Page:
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Think of the human genome as a library

September 25, 2018

Professor Jose Polo encourages us to think of the human genome as a library. As an epigeneticist, expert in the way changes occur in our genes beyond the basic structure of DNA, Jose believes who we are is dependent on how the smallest, most fundamental pieces of our biology are able to open and close the great books of our genetic library.

Professor Jose Polo has made the technicalities of converting one cell type into another vastly more accessible, launching a start-up company in the process.

The need

The Nobel-winning discovery of induced pluripotent stem (iPS) cells – in which an adult cell, such as a skin cell, can be reprogrammed back into a stem cell – opened up a wealth of opportunities to better understand and treat disease. Suddenly, it was possible to recreate specific diseases in a dish, mirroring what was happening in the patient’s body. It also fuelled the idea of converting any cell type directly into any other cell type using reprogramming technology. However, the challenge in reprogramming is understanding exactly how the process works. Solving this problem is key to creating cell-based therapies that are both affordable and feasible within the current healthcare system.

The project

The original reprogramming recipe created by Nobel Laureate Shinya Yamanaka in 2006 relied on use of four genes. When added to a skin cell, this combination of genes pushed the cell back to a pluripotent state capable of then being coaxed to form any other cell of the body. But the results were not always stellar – only 1% of cells were successfully reprogrammed and the resulting iPS cells were not always stable.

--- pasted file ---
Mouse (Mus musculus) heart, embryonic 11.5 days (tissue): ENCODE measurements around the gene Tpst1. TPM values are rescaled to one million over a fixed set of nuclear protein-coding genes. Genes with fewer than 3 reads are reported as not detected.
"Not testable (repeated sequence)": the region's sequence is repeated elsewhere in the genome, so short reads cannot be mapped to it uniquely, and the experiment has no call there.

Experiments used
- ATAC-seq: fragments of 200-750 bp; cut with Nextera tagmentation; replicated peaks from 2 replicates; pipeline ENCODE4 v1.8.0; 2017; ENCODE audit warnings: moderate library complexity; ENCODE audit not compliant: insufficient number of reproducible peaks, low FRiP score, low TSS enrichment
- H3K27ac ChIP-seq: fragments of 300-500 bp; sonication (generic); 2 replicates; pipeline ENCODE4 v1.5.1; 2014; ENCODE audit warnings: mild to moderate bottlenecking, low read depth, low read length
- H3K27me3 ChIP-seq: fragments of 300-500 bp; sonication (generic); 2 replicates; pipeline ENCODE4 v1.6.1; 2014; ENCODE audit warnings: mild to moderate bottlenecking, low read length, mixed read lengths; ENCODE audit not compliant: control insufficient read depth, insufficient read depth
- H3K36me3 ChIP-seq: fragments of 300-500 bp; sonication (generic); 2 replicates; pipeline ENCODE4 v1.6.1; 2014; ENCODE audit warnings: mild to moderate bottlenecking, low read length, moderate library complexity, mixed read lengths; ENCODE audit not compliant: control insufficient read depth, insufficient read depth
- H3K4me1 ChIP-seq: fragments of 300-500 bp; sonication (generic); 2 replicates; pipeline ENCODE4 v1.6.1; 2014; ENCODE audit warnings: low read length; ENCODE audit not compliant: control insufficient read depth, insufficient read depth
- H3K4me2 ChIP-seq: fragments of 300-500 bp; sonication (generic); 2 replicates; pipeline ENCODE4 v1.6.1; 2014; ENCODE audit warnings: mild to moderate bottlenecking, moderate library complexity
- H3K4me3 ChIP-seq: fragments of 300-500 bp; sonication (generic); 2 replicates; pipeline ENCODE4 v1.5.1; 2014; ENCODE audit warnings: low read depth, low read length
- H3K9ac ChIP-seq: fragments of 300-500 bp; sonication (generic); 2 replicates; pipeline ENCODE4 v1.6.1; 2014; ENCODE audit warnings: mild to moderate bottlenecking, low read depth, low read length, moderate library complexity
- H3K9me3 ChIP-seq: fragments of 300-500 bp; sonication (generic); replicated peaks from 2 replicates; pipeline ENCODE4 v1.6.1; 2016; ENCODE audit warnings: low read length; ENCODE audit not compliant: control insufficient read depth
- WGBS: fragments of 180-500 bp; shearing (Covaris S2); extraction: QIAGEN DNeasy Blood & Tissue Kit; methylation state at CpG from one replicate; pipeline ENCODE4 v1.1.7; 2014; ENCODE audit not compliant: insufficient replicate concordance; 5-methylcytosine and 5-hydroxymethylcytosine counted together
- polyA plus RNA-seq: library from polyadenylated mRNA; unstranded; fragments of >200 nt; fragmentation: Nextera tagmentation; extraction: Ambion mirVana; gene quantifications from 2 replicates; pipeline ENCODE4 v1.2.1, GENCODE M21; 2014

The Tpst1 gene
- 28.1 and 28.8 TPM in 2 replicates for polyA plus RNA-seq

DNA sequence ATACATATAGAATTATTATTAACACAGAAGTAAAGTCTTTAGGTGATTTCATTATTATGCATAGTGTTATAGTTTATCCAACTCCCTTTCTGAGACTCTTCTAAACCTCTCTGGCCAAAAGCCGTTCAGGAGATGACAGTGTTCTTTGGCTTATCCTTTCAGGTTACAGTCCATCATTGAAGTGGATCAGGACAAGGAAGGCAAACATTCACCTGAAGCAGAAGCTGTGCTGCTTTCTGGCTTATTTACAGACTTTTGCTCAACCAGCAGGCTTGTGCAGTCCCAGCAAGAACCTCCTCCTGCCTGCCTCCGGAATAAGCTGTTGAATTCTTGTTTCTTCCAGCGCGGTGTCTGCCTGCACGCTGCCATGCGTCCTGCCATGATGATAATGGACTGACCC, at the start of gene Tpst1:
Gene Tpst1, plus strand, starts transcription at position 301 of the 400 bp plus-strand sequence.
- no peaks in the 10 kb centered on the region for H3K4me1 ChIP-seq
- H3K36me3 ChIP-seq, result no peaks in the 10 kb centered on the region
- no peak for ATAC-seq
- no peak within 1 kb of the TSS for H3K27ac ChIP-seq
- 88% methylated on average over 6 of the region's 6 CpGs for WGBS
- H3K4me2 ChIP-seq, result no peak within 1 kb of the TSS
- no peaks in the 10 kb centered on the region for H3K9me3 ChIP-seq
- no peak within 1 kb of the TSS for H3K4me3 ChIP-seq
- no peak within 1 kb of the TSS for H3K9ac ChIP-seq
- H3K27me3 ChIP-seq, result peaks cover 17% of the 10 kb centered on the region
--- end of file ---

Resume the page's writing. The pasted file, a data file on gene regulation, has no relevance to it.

Associate Professor Jose Polo of Monash University and his team have helped address this limitation through three landmark studies. The first, published
Cell in 2012, effectively provided a road map to explain the sequence of events triggered inside the cells that leads to both successful, and unsuccessful reprogramming efforts. With this guide to the reprogramming process, Polo’s team then joined forces with an international group to develop and validate a computational tool, called Mogrify, that could model how to control the conversion of an adult cell into any other type of cell. The results, published in 2016, have the potential to greatly accelerate reprogramming research including bypassing the iPS stage altogether. Most recently the Polo team have further explored

the “pluripotent state” in work published in Nature Methods. Drawing from the team’s understanding of the molecular make-up of cells, they characterised the continuum in which iPS cells exist, and from this can better identify pathways to create mature cells of the desired type.

The impact

Understanding reprogramming and ways to accelerate this process has direct implications for advancing research discovery and reducing its cost. The Polo group’s work has also become the basis of a UK and Australian start-up company, Cell Mogrify, which seeks to commercialise its reprogramming technology. Making this technology more accessible is also likely to assist medical professionals and researchers who seek to grow patient-specific, disease-based tissues to test and select potential drugs or drug combinations prior to treatment. It has the potential to usher in precision medicine in a real way.

Read more about The Polo Group at the Australian Regenerative Medicine Centre



Produced with permission of Stem Cells Australia from their publication Stem Cells Australia - At the frontier of tomorrow's medicine.  Download it to read about the need, project and impact of other key innovations, discoveries and breakthroughs from Investigators in the Stem Cells Australia network.



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